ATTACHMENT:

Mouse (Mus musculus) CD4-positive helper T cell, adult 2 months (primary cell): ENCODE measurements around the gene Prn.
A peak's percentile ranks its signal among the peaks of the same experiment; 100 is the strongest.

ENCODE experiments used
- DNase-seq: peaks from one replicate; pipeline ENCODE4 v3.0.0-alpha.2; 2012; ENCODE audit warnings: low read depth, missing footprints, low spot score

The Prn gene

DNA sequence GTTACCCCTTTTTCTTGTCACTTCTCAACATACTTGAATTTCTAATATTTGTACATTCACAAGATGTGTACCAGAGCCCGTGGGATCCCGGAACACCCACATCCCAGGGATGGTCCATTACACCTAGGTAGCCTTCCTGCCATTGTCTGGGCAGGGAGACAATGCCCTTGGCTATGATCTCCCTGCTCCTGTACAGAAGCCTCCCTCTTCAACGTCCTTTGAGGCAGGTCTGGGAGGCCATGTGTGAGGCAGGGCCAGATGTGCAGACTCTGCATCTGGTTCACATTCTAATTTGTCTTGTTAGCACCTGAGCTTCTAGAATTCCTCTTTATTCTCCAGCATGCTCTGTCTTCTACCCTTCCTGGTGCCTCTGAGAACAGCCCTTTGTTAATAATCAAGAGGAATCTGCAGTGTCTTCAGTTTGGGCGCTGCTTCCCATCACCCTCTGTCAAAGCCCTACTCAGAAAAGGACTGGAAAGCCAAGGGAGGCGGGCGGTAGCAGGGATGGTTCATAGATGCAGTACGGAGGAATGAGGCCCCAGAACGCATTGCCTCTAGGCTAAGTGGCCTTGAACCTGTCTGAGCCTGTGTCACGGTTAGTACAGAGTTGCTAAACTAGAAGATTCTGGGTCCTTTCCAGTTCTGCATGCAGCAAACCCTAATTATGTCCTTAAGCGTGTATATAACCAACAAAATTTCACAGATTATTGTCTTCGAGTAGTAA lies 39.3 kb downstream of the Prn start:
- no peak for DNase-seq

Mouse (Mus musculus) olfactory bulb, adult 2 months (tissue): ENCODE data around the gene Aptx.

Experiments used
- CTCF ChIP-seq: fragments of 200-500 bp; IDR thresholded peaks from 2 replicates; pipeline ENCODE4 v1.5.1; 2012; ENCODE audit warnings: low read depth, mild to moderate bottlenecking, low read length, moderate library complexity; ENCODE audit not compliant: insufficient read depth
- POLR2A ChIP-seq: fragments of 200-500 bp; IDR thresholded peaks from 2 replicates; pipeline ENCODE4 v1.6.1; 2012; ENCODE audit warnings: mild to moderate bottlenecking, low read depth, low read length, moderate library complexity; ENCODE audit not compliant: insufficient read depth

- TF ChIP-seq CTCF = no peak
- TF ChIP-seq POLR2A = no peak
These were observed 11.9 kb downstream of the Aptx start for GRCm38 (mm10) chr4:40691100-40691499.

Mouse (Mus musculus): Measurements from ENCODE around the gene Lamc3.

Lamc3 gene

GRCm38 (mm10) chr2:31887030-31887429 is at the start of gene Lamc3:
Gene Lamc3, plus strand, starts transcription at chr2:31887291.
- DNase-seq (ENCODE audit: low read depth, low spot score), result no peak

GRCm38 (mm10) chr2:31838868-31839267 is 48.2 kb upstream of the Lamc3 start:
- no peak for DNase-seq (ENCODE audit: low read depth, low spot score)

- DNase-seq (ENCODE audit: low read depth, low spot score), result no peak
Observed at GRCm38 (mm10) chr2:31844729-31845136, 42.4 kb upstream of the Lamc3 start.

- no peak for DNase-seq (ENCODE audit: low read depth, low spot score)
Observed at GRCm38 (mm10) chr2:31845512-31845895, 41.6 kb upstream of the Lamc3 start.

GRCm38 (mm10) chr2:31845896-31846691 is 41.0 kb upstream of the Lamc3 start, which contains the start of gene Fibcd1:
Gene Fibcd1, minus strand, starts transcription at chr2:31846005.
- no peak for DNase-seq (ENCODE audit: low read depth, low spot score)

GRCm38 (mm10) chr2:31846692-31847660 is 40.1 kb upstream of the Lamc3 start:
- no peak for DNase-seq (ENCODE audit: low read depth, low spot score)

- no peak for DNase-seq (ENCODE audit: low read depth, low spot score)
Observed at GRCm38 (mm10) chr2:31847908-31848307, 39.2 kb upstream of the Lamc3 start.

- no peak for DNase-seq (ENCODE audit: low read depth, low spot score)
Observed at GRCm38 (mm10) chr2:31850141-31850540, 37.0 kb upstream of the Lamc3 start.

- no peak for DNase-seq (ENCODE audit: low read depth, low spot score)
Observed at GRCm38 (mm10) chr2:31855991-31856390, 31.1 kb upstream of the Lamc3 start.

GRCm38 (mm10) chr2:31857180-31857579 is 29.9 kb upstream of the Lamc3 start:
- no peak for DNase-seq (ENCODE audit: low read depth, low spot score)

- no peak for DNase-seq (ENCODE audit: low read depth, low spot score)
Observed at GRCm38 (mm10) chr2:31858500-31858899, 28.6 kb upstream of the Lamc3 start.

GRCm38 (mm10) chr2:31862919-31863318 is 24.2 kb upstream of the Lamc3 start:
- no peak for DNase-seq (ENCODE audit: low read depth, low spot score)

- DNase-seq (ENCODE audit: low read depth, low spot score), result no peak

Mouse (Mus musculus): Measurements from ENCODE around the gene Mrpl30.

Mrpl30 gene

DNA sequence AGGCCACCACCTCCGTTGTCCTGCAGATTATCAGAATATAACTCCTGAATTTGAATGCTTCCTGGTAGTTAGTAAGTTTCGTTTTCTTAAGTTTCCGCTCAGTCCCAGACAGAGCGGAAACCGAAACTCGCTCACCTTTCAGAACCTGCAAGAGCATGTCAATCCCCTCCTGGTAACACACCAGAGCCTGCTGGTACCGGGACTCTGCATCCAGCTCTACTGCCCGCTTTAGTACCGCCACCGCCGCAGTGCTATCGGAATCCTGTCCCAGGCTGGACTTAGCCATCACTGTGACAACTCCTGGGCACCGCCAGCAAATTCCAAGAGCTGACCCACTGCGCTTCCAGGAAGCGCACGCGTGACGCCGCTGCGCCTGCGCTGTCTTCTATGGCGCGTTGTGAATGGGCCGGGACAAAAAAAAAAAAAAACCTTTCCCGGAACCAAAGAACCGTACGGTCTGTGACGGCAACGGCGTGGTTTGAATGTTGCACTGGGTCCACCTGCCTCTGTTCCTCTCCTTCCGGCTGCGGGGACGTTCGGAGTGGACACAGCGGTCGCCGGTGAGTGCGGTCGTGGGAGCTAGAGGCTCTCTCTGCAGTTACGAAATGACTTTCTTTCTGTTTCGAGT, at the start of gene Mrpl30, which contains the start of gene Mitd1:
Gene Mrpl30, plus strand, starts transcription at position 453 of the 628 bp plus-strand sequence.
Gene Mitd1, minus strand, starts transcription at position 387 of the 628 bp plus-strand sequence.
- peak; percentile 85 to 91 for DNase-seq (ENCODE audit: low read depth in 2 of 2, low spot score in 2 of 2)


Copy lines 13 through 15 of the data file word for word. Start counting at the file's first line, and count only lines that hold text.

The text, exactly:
- TF ChIP-seq POLR2A = no peak
These were observed 11.9 kb downstream of the Aptx start for GRCm38 (mm10) chr4:40691100-40691499.

Mouse (Mus musculus): Measurements from ENCODE around the gene Lamc3.